Wednesday, June 29, 2011

Plum Jam!

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Our plum tree drops a few fruits every day. Instead of letting these go to waste, we pick them up, rinse them off, cut off any smashed bit, and stick them in the freezer for jam making. When we got three gallon-sized bags filled, I decided it was time to make jam.




I added eight ounces of water, to keep the defrosting plums from sticking to the pot, and slowly cooked them. When the plums were suitably pulpy, I started digging out the pits. I chucked them in the vintage "chinoise" that I bought at the White Elephant Sale at the Oakland Museum a few years back, and smooshed out as much pulp as I could. The skins pretty much de-materialized, in the cooking process.

I added sugar to taste, in my case about four and a half cups. (That seems like a lot, but this is tart jam.) And then I added half a pouch of pectin. Once again, I didn't get great set. Either I let the pectin cook too long, or I mis-read the "set test" of sticking some jam on a frozen plate. In any case, this jam is a wee bit sloppy.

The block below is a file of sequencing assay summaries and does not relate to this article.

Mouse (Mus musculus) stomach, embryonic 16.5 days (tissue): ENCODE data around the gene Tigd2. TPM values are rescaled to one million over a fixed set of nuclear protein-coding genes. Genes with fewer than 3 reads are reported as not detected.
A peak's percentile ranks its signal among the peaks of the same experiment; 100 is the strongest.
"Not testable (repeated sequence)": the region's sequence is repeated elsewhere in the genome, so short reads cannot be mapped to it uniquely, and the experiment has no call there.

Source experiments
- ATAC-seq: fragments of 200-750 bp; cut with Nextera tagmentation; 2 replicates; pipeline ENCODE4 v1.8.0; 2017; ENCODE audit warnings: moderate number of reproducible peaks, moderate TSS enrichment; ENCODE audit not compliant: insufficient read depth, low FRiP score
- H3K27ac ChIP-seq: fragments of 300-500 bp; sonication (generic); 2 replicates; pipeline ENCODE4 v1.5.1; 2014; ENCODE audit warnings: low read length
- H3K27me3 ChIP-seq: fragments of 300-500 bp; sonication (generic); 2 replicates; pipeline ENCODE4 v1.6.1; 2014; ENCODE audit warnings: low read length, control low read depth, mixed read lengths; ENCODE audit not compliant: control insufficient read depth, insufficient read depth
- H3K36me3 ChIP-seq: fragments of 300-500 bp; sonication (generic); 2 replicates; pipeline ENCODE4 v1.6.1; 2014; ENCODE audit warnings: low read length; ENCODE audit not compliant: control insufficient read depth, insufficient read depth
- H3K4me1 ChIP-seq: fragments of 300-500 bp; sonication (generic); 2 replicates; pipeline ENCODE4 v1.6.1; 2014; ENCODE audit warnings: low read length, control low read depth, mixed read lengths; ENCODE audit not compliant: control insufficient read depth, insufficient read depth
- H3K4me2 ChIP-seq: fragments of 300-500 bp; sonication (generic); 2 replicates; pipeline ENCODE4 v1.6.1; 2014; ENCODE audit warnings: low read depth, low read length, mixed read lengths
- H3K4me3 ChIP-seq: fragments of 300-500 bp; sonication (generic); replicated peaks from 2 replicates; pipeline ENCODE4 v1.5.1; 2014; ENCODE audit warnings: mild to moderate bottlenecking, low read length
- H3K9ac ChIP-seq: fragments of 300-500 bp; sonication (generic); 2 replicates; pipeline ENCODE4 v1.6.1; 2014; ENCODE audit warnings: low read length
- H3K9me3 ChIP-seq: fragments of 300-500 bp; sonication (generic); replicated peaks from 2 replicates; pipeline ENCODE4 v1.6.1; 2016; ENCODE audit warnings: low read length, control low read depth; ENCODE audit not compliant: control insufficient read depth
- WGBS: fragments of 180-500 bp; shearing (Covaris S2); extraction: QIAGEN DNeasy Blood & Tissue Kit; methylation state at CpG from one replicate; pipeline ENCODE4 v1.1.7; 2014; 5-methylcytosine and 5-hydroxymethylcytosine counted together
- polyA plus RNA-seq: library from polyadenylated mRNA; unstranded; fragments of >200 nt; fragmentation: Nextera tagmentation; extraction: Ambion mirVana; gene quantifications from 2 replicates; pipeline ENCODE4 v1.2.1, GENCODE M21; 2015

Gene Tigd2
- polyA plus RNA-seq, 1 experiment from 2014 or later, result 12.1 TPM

But who cares if the jam is a tad runny? It's insanely delicious.



5 comments:

Martha said...

Please, please, please, please send some to Brooklyn!

Anne Marie Jenner said...

At my house, jam that doesn't quite set is referred to as "syrup" and used on pancakes and waffles.

~Marie

Curbstone Valley Farm said...

I agree, who cares if it's runny? Our runny jams invariably find themselves poured over vanilla ice cream, or waffles, or pancakes, or chocolate cake...or... ;) You can always rename it fruit sauce, or compote, but flavor is all that matters.

Emily said...

When it's less set, it's easier to pour into a delicious bowl of oatmeal :-)

Christine said...

Yum! Any left on that tree of yours? I can come by tomorrow if you're free!

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